Review of Imagine Our Schools Draft Proposal

The draft school use proposal that was presented by the consultants at the Imagine Our Schools meeting at Citadel High on January 19, 2007.

It has taken some time to reflect, gather information and work through the ramifications of the proposal.

I am sorry that this post is even longer than usual, but I urge you all to read the whole thing, there is lots going on to think about and be worried about.

What follows are three sections: 1 – the facts, 2 – some analysis, then 3 – my opinion.

THE FACTS:

The proposal will be presented to HRSB March 5th.

Elementary Schools:
The proposal is to close St Catherine’s –or- Oxford, St Joseph A Murray Mackay, and Joe Howe. This leaves nine elementary schools in the Citadel family of schools.

Junior High:
The proposal is to stop providing 7-9 in the P-9 setting, removing the Junior High program from Oxford and St Patrick’s/Alexandra, and to close Cornwallis. This leaves three junior high schools on the peninsula.

Alternatives/Other Options/Rumors:
Parents have been heard to propose closing Gorsebrook instead of Cornwallis, St Catherine’s and Oxford both instead of St Joe’s. and one rumored proposal has French Immersion being bused to St Agnes so that all English kids can fit in Cornwallis. My feeling is this last one is not technically remotely possible, though.

ANALYSIS:

Junior High size:
Technically, on the survey, the lowest enrolment option that could be chosen for junior highs was 500. We have heard over and over from the consultants that “the community said loud and clear that it wanted 500 enrolment junior highs.” The community did no such thing. The community did not have a chance to say it wanted 250-300 student junior highs.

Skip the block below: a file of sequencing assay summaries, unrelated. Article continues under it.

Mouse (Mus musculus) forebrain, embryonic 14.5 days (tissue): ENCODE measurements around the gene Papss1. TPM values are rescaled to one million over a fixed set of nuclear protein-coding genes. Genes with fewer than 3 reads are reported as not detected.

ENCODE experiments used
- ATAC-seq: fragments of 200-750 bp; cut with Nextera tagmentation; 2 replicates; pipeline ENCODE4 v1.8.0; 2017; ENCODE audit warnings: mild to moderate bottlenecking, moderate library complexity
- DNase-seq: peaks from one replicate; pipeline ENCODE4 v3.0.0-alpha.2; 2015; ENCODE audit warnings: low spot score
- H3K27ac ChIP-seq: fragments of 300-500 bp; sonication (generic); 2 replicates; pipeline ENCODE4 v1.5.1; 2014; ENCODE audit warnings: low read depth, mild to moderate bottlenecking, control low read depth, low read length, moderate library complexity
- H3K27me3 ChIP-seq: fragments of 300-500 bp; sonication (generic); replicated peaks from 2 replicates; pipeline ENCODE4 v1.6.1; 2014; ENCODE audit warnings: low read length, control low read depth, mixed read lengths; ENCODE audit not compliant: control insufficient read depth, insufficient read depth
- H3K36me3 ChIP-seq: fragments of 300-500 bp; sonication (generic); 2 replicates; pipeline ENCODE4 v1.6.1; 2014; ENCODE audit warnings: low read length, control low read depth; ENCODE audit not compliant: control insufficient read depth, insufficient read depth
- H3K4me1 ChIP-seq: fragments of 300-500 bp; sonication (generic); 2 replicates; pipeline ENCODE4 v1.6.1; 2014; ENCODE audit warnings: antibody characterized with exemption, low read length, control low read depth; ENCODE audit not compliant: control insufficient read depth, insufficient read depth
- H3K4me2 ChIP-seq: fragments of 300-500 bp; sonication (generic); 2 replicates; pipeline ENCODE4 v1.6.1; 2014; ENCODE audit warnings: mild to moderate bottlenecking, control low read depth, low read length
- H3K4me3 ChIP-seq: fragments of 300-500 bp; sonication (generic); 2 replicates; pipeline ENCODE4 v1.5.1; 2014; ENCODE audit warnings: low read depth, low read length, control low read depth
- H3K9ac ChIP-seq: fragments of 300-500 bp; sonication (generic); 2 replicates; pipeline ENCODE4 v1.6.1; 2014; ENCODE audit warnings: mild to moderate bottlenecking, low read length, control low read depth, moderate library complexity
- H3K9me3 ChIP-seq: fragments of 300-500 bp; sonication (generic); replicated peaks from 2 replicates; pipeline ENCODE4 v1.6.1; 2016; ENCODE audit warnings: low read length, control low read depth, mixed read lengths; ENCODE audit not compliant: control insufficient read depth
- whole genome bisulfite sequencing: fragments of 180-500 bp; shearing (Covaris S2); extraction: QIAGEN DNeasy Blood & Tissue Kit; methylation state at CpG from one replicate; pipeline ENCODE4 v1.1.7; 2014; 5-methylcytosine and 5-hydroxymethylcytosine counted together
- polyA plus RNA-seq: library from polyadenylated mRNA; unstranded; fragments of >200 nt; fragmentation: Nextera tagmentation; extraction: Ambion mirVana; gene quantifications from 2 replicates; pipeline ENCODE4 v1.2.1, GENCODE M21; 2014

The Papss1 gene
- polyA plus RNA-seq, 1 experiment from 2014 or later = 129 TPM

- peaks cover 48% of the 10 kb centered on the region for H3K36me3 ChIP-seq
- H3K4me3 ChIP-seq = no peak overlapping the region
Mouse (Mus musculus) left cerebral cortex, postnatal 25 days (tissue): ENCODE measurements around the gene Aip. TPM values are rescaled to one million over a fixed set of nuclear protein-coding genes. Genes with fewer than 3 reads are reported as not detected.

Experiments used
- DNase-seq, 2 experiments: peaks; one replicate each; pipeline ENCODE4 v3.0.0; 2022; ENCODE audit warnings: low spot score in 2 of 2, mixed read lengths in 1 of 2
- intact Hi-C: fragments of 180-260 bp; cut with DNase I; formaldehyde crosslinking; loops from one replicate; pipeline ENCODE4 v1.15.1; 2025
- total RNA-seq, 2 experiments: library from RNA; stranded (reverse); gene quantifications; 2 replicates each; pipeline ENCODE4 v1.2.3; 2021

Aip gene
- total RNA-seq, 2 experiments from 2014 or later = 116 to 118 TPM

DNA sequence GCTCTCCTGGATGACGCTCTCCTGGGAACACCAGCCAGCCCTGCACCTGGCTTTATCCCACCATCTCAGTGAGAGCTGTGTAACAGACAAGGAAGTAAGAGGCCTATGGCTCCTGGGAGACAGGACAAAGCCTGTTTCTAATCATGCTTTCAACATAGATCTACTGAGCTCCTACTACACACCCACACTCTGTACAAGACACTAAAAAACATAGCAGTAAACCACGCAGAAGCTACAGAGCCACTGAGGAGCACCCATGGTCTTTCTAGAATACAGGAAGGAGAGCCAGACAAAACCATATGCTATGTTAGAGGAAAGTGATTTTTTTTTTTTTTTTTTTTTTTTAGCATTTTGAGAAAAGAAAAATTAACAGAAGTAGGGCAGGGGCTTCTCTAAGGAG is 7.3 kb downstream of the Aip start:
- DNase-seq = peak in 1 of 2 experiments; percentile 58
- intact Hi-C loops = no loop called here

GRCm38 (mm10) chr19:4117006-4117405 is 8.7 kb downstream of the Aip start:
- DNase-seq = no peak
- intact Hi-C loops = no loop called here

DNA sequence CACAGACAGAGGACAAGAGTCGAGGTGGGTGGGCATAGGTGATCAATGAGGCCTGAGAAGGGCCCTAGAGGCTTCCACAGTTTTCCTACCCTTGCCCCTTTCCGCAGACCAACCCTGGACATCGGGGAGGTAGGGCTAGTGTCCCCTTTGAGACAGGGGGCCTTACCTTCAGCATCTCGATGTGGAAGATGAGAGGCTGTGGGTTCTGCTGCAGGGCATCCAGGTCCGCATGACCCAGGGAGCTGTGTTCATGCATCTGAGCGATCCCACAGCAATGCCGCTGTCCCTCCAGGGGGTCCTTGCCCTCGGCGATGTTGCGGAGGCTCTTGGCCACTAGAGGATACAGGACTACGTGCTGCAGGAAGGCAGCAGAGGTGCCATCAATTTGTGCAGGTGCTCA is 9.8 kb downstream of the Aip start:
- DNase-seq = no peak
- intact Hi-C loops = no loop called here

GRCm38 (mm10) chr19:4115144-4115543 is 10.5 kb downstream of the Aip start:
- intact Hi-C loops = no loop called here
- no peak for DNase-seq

Some St Joe’s students would have to be bussed:
It is interesting that the St Joseph’s /A Murray Mackay is proposed for closure, when there are schools in the West End that overlap each other, but no other school covers a significant number of families at St Joes, just north of Stadacona. If the 1.6 km walking area limit is proposed in the provincial Walking Distance Review is adopted (and I believe it will be) than students north of Stadacona and adjacent to the current St Joe’s site would have to be bussed. http://www.ednet.ns.ca/events/walkingdistance/

Capacity Changed at the Last Minute!
On some other fronts, there were many points that this website and Citadel parents and citizens have been fighting for, and we appear to have won most of those. However, there are concerns about the recommendations.

It is these victories that call the process and the results into question.

Specifically, at the very last pubic meeting before presentation, the consultants have conceded that the calculating a school capacity using the Provincial formula gives the wrong picture wrong.

The new calculations show that Citadel, rather than having almost 3,000 pupil places to eliminate, has to deal with only 1,047 or so to be brought in line with the goals.

This means the whole consulting process and almost all the public input was done under the shadow of cutting the capacity by 38%, and now the figure to meet the goals is just 18%. This is a huge difference. Participants would have made different choices all along if we had been working with these numbers.